SIMON: How do you - Dr. Ruth, after all these years, how do you think that all those experiences affected you growing up, and now even?

WESTHEIMER: OK, so there's no question. I have always said I'm not a Holocaust survivor because I was not in a camp. Now, I'll tell you something, Scott. I have stayed away from politics because I talk about sex from morning to night. These days, I've changed my mind, and you NPR people have to know about this.

SIMON: OK.

WESTHEIMER: I do talk about how upset I am when I see children being separated from their parents because that's the story of my life. And I'm also very upset if abortion would become illegal again. And I'm very sad if there is not enough funding for Planned Parenthood.

SIMON: You became a sniper in the Arab-Israeli War in 1948. You were in your late teens. What did you do?

WESTHEIMER: So just watch out, Scott. If that broadcast is not good, watch out what I'll do to you.

(LAUGHTER)

WESTHEIMER: So I was very well trained. I was on the rooftops of Jerusalem to watch over the Israeli soldiers who checked every car that came into Jerusalem. Fortunately, I never had to throw a hand grenade, but I could do it if I - if there would have been a need.

And then I was very badly wounded at the very beginning of the War of Independence on both legs. That's not why I'm short. I would have been short anyway. There was a brilliant German Jewish surgeon who fixed my feet. I later on became a black diamond skier, and I can still dance a whole night if I find a good partner.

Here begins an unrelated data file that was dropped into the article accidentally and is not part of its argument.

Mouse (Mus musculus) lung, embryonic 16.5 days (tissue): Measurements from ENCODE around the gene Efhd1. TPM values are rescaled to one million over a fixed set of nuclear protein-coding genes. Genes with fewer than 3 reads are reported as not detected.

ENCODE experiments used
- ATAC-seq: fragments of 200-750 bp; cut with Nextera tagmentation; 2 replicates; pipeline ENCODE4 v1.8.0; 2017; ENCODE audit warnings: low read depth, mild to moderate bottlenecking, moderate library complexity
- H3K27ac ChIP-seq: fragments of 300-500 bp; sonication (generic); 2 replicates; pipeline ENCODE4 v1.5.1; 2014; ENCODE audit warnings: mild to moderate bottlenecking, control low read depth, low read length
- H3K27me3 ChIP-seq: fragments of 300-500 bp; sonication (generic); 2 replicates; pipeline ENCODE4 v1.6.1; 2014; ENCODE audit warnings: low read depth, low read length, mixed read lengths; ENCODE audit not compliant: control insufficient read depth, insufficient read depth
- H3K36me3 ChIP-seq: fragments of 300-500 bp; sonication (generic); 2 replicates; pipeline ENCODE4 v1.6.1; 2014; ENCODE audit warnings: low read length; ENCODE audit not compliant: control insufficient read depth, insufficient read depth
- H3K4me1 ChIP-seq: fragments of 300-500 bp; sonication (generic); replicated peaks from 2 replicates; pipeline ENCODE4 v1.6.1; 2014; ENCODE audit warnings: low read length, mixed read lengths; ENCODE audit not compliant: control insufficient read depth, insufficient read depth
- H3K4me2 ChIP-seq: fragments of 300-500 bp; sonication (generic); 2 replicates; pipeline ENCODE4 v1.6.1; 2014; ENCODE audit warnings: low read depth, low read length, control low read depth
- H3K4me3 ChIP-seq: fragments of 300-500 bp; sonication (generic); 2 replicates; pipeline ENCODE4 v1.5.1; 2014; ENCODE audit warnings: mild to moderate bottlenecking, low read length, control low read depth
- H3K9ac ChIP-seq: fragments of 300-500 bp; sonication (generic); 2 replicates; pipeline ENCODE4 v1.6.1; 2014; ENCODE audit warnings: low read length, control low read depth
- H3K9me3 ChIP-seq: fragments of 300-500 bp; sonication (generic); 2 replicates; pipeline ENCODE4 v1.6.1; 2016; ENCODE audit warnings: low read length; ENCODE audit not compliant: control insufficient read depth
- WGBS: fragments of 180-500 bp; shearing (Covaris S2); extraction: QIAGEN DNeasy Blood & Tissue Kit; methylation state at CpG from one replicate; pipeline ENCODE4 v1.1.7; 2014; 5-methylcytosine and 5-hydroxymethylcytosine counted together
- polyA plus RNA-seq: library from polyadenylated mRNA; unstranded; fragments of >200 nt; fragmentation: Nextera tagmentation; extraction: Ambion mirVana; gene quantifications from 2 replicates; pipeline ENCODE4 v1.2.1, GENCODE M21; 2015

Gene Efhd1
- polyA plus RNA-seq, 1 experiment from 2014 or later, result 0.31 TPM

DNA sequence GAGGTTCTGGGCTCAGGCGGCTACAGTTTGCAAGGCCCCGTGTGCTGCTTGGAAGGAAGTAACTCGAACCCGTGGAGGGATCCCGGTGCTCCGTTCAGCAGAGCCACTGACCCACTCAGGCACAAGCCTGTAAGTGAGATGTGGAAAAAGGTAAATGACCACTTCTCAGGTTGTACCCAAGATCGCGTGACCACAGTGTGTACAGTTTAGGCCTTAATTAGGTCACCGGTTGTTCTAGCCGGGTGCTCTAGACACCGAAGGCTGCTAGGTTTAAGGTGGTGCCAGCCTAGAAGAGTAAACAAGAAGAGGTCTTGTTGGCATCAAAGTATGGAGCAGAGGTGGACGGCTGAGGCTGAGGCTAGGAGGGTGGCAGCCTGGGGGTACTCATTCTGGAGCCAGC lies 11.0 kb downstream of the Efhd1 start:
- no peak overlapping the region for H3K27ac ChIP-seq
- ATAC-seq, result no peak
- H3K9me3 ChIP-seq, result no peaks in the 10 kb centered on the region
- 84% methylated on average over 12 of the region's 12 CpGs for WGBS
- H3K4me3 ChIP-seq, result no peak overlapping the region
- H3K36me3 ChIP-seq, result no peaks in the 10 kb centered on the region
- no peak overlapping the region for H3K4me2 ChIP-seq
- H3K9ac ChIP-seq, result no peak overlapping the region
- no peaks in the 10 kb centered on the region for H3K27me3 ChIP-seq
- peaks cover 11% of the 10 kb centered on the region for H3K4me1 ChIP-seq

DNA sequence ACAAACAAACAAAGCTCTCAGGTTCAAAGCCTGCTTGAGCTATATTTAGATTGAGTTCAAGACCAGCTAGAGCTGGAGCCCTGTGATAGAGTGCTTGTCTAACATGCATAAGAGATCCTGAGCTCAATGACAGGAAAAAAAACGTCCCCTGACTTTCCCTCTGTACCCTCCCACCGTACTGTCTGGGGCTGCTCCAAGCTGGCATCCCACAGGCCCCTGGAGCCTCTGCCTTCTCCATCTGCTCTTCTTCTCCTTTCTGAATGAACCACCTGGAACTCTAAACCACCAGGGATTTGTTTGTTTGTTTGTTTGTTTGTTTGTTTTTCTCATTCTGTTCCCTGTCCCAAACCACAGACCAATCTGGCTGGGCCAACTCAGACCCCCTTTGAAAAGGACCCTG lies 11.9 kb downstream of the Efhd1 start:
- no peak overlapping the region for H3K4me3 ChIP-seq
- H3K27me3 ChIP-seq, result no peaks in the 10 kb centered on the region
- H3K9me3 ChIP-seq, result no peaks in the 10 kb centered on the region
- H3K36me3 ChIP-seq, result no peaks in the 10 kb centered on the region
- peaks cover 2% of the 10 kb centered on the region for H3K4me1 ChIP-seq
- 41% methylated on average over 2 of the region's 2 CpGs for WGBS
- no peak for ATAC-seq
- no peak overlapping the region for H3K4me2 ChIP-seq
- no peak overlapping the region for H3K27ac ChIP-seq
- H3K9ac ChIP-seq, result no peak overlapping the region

(LAUGHTER)

SIMON: There is more open talk about sexuality these days. You are often credited for that. Has more talk about sexuality in both men and women been part of the women's - the movement for women's equality?

WESTHEIMER: No question. Because from the beginning, I said a woman has the responsibility for her own sexual satisfaction. And that has certainly helped the movement. But as you saw in the film, my granddaughter and daughter want me to say that I'm a feminist.

SIMON: Yeah.

WESTHEIMER: So finally, I gave in. And I said, OK, I'm a feminist, but not a radical feminist. I don't want them or anybody else to burn their bras (laughter).

SIMON: Dr., your terrific son, Joel, says in this film...

WESTHEIMER: Yes. Oh, say that again.

SIMON: Your terrific son, Joel.

WESTHEIMER: (Laughter) I like that.

SIMON: Your son, Joel, says in this film that you don't talk about your early years very much because that's part of your survival mechanism.

WESTHEIMER: That's true.

SIMON: What do you feel about that?

WESTHEIMER: That is correct. And my daughter also says that. And that's one of the reasons I kept them away from all of the public media, including NPR (laughter). And then eventually, now at the age of almost 91, I have changed my mind with this film. And I have to tell you something, Scott.

SIMON: Yeah.

WESTHEIMER: When people ask me what is my proudest achievement in life, in addition to making everybody sexually more literate, my proudest achievement is four grandchildren. And you NPR people, loud and clear, Hitler is dead, and my four grandchildren are fantastic in their lives.

SIMON: Dr. Ruth Westheimer - she's the subject of "Ask Dr. Ruth," a new documentary on Hulu on the occasion of her 90th - soon to be 91st - birthday. Thanks so much for being with us.

WESTHEIMER: Thank you, Scott.

(SOUNDBITE OF SONG, "(YOUR LOVE KEEPS LIFTING ME) HIGHER AND HIGHER")

JACKIE WILSON: (Singing) Your love, lifting me higher than I've ever been lifted before.

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Correction May 4, 2019

The audio for this story incorrectly states that the documentary Ask Dr. Ruth is currently out on Hulu. The documentary premieres on Hulu on June 1, 2019.